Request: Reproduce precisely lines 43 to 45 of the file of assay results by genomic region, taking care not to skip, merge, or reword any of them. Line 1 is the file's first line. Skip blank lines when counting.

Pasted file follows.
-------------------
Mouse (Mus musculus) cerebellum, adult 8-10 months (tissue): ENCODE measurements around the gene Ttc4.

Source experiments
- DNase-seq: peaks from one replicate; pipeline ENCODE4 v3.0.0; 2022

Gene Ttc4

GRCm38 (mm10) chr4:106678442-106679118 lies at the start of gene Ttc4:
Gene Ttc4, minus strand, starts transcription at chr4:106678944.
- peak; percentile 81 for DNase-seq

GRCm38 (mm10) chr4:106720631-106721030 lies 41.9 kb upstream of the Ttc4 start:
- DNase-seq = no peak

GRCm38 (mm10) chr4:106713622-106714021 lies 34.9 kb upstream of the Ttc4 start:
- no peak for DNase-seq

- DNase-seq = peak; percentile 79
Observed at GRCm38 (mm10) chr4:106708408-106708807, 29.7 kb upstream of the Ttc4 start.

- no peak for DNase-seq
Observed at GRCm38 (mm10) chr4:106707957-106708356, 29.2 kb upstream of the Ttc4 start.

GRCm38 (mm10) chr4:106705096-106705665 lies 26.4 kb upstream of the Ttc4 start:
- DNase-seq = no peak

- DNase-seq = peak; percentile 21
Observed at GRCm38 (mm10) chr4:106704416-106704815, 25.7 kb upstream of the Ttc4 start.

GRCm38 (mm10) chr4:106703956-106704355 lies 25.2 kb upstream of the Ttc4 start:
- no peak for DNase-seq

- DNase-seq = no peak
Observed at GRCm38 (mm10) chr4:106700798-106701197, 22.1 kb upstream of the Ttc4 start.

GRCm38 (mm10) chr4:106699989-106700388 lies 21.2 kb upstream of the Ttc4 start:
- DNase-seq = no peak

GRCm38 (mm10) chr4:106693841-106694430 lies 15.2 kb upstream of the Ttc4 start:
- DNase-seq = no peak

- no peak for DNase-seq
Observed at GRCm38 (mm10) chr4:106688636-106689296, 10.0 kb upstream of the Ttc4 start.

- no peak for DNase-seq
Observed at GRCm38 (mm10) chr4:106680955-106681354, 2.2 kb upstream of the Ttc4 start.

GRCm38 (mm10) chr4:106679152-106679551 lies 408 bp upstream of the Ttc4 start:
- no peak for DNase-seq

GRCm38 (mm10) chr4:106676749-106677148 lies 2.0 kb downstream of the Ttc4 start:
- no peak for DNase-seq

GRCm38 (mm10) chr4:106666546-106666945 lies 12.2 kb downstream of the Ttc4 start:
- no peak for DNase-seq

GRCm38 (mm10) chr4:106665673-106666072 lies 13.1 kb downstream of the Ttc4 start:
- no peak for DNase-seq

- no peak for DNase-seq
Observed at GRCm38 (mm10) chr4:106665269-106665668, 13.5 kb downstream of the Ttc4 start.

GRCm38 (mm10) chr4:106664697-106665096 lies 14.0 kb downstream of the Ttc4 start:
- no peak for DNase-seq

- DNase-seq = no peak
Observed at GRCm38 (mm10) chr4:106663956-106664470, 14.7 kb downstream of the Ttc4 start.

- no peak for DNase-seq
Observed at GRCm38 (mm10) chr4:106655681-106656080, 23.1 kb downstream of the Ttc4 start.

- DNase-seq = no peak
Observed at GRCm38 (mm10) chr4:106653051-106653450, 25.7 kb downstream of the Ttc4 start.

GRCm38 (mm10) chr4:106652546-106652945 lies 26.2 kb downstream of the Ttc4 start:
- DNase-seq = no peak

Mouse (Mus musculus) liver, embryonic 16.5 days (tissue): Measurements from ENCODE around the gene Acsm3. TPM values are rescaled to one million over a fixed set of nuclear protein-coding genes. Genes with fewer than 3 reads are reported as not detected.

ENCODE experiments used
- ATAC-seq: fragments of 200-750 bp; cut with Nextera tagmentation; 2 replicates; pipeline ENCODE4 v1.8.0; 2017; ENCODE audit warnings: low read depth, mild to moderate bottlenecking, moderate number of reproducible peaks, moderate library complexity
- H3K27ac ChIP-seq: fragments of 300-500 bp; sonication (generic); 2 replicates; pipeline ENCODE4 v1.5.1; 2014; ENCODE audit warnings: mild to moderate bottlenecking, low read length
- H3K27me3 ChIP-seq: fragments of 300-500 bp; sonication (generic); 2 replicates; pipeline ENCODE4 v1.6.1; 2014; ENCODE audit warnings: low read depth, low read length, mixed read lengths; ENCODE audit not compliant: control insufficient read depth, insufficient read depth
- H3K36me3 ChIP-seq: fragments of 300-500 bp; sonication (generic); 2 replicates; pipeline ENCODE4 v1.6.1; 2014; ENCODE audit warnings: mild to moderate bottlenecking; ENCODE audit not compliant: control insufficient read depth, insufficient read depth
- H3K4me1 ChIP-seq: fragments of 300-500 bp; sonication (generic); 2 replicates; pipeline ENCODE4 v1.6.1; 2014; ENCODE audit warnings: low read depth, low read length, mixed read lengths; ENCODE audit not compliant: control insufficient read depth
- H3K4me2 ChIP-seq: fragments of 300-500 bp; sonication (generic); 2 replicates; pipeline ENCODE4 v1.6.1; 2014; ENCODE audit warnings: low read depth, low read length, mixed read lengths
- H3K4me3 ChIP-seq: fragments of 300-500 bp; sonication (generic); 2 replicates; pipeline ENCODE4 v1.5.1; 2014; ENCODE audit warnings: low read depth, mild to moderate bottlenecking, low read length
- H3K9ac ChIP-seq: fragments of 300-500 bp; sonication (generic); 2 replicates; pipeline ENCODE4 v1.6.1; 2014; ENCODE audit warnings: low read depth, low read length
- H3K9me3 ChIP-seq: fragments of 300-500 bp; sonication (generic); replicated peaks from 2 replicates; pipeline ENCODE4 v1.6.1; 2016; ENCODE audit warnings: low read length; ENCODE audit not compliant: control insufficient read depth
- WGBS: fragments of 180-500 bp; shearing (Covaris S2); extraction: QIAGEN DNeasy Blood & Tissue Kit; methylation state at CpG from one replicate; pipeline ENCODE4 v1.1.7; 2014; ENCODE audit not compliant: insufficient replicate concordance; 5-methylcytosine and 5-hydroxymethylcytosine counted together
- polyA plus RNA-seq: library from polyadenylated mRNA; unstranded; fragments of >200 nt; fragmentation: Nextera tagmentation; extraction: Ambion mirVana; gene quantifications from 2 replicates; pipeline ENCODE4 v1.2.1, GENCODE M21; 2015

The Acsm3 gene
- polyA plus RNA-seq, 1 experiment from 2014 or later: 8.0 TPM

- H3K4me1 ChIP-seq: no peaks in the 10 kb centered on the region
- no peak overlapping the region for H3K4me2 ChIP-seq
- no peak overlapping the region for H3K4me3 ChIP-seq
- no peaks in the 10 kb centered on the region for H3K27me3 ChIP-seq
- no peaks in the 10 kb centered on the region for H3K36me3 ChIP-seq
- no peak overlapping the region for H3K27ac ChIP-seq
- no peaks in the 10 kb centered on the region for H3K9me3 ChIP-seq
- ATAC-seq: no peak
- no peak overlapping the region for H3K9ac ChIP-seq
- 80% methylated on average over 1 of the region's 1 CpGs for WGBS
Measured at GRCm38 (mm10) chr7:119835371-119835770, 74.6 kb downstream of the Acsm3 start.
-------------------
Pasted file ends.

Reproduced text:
- no peak for DNase-seq

- DNase-seq = no peak
Observed at GRCm38 (mm10) chr4:106663956-106664470, 14.7 kb downstream of the Ttc4 start.